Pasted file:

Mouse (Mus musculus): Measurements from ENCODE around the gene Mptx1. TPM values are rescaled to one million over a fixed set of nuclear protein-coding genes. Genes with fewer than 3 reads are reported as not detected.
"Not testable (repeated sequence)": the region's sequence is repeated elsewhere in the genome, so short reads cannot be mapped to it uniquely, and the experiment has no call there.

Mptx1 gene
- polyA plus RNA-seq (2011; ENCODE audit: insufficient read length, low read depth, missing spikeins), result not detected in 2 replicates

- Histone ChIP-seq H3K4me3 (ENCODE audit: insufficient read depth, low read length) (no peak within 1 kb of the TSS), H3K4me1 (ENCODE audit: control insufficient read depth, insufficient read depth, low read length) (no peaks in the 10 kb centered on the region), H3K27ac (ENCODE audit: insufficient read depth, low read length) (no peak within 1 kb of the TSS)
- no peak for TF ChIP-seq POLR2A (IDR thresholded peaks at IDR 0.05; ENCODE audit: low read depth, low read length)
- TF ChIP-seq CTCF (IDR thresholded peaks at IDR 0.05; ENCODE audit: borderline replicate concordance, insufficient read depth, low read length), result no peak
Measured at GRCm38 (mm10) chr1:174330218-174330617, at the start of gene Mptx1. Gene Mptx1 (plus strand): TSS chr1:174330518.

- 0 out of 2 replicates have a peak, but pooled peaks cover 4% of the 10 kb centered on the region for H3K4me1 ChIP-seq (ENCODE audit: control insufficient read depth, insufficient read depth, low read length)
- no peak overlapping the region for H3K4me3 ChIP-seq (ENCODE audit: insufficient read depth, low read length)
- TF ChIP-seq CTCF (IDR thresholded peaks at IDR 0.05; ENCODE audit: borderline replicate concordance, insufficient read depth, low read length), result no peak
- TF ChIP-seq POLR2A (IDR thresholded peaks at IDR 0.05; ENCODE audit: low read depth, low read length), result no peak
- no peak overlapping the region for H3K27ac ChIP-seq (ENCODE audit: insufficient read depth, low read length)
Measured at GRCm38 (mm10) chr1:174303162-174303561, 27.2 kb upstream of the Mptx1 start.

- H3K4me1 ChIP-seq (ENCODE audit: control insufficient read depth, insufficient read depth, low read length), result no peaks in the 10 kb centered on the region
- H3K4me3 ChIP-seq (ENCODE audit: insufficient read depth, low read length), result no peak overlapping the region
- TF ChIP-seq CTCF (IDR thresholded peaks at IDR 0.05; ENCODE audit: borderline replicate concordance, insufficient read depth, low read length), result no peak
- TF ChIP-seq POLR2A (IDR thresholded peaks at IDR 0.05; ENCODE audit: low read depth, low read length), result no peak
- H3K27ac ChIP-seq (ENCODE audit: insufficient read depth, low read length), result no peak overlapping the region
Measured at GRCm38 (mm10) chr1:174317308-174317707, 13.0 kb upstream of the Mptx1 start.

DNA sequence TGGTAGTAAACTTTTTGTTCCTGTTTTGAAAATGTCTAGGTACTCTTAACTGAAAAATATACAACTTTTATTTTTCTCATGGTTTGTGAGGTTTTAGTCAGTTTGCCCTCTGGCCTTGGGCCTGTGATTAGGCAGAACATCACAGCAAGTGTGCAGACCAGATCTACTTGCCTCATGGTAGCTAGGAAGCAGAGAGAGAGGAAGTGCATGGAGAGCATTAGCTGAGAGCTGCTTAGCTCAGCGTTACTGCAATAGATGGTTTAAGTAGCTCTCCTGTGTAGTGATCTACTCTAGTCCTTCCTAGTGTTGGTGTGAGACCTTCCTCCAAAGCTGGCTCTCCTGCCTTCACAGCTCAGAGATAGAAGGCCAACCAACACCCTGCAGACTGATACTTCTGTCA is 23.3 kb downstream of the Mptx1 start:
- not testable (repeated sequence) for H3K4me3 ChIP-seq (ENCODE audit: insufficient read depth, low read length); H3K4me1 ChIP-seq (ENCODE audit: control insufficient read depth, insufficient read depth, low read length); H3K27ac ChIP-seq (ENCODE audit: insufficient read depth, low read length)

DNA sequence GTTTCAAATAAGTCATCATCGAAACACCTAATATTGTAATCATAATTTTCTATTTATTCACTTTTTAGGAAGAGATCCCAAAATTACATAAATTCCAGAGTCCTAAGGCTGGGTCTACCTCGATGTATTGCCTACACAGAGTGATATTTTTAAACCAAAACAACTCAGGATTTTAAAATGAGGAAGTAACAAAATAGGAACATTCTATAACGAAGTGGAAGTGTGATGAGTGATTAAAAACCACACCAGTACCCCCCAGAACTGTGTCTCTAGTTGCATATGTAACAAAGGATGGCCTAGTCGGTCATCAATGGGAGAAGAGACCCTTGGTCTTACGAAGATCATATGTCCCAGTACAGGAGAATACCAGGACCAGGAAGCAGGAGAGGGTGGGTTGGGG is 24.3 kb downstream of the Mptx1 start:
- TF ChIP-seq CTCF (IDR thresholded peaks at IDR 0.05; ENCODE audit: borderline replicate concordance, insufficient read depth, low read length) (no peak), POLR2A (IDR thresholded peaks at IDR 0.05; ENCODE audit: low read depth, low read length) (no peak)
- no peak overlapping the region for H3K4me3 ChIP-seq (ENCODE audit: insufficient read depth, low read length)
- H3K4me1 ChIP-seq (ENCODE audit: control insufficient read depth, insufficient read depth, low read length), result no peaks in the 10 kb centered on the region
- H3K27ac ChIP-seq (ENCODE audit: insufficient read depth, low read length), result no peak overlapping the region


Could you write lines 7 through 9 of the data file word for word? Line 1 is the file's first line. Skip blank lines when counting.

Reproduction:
- TF ChIP-seq CTCF (IDR thresholded peaks at IDR 0.05; ENCODE audit: borderline replicate concordance, insufficient read depth, low read length), result no peak
Measured at GRCm38 (mm10) chr1:174330218-174330617, at the start of gene Mptx1. Gene Mptx1 (plus strand): TSS chr1:174330518.

- 0 out of 2 replicates have a peak, but pooled peaks cover 4% of the 10 kb centered on the region for H3K4me1 ChIP-seq (ENCODE audit: control insufficient read depth, insufficient read depth, low read length)